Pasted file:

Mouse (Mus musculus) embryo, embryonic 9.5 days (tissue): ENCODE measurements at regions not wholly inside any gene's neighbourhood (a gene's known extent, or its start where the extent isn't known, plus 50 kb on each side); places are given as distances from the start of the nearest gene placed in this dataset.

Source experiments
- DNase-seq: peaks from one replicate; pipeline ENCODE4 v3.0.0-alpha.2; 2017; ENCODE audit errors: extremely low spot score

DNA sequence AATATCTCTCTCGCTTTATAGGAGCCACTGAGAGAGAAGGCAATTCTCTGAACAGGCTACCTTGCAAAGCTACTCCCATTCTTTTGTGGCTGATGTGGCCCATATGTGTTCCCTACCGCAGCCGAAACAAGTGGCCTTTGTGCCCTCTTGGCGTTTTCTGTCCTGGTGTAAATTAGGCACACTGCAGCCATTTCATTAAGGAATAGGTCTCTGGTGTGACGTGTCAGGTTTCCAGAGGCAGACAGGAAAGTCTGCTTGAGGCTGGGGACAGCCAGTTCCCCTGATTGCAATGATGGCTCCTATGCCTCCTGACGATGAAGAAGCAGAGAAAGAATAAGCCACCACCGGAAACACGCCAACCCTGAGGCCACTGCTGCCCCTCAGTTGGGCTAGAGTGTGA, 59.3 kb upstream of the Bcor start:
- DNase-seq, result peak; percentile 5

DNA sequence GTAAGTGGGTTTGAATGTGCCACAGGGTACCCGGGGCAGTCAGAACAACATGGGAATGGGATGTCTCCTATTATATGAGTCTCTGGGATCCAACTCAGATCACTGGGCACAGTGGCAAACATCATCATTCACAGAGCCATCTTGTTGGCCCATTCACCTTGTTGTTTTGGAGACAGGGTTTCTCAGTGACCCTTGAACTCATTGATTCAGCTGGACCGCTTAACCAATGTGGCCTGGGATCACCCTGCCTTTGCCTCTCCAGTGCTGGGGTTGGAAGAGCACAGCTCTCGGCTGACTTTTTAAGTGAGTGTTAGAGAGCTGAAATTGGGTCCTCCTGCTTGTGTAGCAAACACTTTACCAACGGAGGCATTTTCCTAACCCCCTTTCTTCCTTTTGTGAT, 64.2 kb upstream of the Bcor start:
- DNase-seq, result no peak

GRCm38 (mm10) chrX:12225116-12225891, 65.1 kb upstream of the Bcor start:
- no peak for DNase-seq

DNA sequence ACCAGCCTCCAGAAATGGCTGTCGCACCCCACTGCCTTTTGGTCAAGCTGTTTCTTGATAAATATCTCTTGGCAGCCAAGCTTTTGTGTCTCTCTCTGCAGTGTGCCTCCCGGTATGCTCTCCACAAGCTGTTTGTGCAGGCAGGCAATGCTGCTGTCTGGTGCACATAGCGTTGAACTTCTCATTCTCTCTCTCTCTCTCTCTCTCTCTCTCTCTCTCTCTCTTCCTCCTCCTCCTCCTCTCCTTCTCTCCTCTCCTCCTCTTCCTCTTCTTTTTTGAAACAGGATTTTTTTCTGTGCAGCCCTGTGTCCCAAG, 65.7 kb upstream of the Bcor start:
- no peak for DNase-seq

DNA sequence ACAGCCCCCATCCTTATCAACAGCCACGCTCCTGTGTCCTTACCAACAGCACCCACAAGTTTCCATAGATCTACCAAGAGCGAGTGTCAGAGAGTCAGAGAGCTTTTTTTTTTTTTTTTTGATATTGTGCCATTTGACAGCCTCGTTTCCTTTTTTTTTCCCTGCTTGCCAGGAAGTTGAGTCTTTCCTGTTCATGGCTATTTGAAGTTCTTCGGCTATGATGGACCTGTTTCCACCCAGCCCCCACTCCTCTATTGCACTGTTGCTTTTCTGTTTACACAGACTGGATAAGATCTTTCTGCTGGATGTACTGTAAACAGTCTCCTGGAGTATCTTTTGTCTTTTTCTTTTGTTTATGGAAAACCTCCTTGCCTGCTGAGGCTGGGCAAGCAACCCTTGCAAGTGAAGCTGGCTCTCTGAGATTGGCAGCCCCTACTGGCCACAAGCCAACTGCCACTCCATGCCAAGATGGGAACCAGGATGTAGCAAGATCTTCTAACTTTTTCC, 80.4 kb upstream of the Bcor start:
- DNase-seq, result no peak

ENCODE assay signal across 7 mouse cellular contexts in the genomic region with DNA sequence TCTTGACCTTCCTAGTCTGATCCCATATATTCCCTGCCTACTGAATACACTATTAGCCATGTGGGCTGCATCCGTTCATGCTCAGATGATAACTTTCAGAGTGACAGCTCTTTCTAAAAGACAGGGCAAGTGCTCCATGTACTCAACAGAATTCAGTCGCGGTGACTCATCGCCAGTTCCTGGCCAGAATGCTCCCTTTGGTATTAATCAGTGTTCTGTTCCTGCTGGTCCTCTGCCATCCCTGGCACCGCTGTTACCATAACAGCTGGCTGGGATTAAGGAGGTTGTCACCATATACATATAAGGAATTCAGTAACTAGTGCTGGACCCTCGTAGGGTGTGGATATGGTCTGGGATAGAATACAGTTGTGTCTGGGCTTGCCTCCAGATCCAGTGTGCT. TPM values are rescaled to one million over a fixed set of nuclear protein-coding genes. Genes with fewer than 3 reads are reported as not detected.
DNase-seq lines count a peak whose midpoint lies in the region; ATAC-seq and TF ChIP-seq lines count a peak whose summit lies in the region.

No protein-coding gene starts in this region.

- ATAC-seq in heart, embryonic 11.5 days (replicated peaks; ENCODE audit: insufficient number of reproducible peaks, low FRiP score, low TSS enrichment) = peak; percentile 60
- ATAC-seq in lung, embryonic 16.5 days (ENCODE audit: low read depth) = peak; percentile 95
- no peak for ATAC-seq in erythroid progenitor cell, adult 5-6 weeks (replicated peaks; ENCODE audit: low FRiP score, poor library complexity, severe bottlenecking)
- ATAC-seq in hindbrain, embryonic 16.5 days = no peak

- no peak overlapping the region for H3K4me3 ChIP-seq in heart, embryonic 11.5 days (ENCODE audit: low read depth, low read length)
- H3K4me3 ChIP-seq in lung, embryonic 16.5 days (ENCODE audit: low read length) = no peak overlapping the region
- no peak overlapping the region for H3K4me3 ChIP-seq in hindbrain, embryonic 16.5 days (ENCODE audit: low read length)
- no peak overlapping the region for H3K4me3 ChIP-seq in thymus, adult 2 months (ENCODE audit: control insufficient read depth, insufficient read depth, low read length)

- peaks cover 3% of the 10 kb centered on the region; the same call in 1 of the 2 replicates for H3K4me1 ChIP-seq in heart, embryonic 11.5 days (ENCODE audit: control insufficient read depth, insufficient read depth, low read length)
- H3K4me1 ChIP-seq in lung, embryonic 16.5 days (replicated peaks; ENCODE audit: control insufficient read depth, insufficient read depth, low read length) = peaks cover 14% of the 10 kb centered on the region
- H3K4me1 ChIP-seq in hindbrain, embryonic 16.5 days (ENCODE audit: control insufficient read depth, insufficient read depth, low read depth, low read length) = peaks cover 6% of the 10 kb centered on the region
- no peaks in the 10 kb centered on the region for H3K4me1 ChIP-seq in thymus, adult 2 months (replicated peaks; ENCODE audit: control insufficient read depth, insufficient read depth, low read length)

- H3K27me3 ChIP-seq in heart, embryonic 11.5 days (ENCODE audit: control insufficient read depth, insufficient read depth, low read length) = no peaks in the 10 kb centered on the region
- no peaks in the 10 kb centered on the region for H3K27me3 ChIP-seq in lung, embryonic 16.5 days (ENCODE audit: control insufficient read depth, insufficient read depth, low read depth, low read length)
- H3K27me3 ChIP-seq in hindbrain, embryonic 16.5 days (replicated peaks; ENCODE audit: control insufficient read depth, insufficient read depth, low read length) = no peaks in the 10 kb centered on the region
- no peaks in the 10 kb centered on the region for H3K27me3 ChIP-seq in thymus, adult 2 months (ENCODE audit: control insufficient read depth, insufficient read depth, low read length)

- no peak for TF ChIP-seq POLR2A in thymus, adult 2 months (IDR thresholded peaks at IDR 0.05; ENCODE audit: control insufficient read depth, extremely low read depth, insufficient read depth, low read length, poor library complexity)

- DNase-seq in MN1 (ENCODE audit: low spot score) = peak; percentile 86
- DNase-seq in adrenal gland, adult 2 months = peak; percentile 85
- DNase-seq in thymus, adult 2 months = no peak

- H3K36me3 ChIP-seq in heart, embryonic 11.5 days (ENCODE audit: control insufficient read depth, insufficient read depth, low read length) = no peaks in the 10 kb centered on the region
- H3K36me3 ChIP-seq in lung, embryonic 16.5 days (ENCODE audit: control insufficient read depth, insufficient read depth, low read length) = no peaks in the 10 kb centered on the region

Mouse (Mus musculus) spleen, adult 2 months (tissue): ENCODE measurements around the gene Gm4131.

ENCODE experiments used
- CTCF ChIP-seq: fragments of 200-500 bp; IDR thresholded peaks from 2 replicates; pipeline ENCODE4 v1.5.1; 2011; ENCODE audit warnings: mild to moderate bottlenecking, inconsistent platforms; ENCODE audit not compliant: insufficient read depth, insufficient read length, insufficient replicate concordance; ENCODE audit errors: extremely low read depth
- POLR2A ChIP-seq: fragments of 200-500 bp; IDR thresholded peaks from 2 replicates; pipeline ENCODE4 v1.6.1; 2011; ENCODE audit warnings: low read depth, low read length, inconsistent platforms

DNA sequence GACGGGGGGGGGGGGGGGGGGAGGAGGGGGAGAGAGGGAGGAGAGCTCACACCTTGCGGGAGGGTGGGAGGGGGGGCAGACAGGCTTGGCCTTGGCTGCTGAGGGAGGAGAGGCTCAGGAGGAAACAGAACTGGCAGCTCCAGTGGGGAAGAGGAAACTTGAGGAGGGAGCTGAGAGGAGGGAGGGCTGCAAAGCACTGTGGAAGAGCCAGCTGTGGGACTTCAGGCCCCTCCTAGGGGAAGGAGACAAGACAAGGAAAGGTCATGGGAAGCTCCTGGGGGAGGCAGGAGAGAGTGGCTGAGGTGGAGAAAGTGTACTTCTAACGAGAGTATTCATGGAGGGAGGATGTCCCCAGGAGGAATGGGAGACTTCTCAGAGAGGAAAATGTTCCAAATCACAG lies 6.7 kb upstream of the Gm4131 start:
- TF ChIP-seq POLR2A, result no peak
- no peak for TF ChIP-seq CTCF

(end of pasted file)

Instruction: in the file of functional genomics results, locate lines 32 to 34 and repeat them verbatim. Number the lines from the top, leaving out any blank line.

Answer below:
- no peaks in the 10 kb centered on the region for H3K27me3 ChIP-seq in thymus, adult 2 months (ENCODE audit: control insufficient read depth, insufficient read depth, low read length)

- no peak for TF ChIP-seq POLR2A in thymus, adult 2 months (IDR thresholded peaks at IDR 0.05; ENCODE audit: control insufficient read depth, extremely low read depth, insufficient read depth, low read length, poor library complexity)

- DNase-seq in MN1 (ENCODE audit: low spot score) = peak; percentile 86